AS AN UNDERGRADUATE AT DELHI UNIVERSITY, I once found myself at a conference on the Padshahnama. The average history student’s exposure to Mughal art and architecture was relegated to a hurried lecture at the end of the second year and, suffice it to say, when I entered the air-conditioned darkness of the British Council auditorium, I knew nothing at all about Abdul Hamid Lahori’s gloriously illustrated history of Shah Jahan’s reign. Nor did I recognise the dignified gentleman with a trim white moustache who stood behind the podium, illuminating each jewel-like folio. But as he pointed out how the spatial divisions within each painting mirrored the hierarchy of the Mughal court circa 1635, or how the styles of the courtiers’ turbans and patkas—sashes, worn around the waist—marked differences of region and status, I remember being spellbound. It was only later that I realised how lucky I had been: I could have received no finer introduction to what art history is capable of than through BN Goswamy.
Goswamy, now eighty-one years old and a professor emeritus of art history at Panjab University, has over a dozen books on premodern Indian painting to his credit. These range from works of synthesis, such as his book on Indian manuscripts, to works of close observation, such as his study of the Mughal patka, which draws on the textile collection of Ahmedabad’s Calico Museum. In 2010, he published his first book for younger readers, Ranga Roopa, pulling poetry and familiar religious iconography together into an affordable introduction to art. But it is Goswamy’s most recent book, The Spirit of Indian Painting: Close Encounters with 101 Great Works, 1100-1900, that is likely to perform the long-overdue task of introducing him to a non-specialist Indian readership.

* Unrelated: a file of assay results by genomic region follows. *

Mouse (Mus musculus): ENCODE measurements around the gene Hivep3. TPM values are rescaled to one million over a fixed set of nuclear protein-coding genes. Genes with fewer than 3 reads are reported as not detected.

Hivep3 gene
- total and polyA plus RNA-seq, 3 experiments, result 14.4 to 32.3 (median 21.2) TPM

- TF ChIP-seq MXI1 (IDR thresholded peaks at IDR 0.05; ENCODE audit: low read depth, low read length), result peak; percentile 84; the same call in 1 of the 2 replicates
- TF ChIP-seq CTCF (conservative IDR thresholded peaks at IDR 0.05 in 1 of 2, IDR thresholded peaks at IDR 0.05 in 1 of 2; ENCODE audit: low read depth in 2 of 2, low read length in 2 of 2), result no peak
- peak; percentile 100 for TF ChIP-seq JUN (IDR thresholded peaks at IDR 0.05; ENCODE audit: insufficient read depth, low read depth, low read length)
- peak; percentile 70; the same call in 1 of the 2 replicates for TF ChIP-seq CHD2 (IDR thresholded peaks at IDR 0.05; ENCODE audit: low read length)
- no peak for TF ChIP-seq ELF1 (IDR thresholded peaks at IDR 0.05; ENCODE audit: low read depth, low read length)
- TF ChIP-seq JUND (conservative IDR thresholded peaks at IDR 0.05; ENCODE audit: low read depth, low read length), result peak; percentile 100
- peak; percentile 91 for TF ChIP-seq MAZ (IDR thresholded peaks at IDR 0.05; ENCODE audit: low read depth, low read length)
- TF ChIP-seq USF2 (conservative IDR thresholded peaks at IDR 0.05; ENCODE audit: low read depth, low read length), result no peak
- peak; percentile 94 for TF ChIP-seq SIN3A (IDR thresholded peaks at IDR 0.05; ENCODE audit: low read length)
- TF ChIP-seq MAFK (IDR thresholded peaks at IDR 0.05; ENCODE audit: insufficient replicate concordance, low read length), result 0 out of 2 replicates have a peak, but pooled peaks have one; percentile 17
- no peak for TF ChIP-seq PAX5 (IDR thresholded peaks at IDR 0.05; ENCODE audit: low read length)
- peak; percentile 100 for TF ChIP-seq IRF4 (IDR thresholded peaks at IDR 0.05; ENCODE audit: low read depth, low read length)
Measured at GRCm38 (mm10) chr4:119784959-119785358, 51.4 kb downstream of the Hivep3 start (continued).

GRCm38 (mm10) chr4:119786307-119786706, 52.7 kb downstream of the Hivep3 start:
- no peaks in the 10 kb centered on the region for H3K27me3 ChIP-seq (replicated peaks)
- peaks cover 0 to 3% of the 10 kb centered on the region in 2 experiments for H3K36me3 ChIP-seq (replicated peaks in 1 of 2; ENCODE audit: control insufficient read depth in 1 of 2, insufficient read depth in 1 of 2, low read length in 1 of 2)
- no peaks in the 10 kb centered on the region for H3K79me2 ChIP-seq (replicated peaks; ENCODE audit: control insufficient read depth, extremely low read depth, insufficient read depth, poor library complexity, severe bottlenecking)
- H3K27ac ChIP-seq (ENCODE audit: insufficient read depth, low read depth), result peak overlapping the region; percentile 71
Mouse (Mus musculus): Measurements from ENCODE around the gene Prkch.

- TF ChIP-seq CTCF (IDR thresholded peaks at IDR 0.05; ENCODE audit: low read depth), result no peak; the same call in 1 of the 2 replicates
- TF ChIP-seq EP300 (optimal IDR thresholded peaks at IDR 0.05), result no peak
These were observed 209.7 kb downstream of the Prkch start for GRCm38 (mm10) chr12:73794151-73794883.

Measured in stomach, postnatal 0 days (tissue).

Like Goswamy, this book wears its scholarship lightly. Its commissioning editor at Penguin, Nandini Mehta, had heard him lecture, and her brief to him was to “write the way you speak.” “It was a compliment, but also a challenge,” Goswamy told me last November, his eyes twinkling behind his wire-rimmed glasses. I had come to meet him at his home: a neat red-brick bungalow in Chandigarh’s Sector 19A. I was ushered first into a living room spread with chatai mats, but Goswamy seemed worried that we would be disturbed there. He led me out through a patch of back garden into a small, all-white, soundproof home theatre. I must have looked surprised, because Goswamy quickly said his son had built it.
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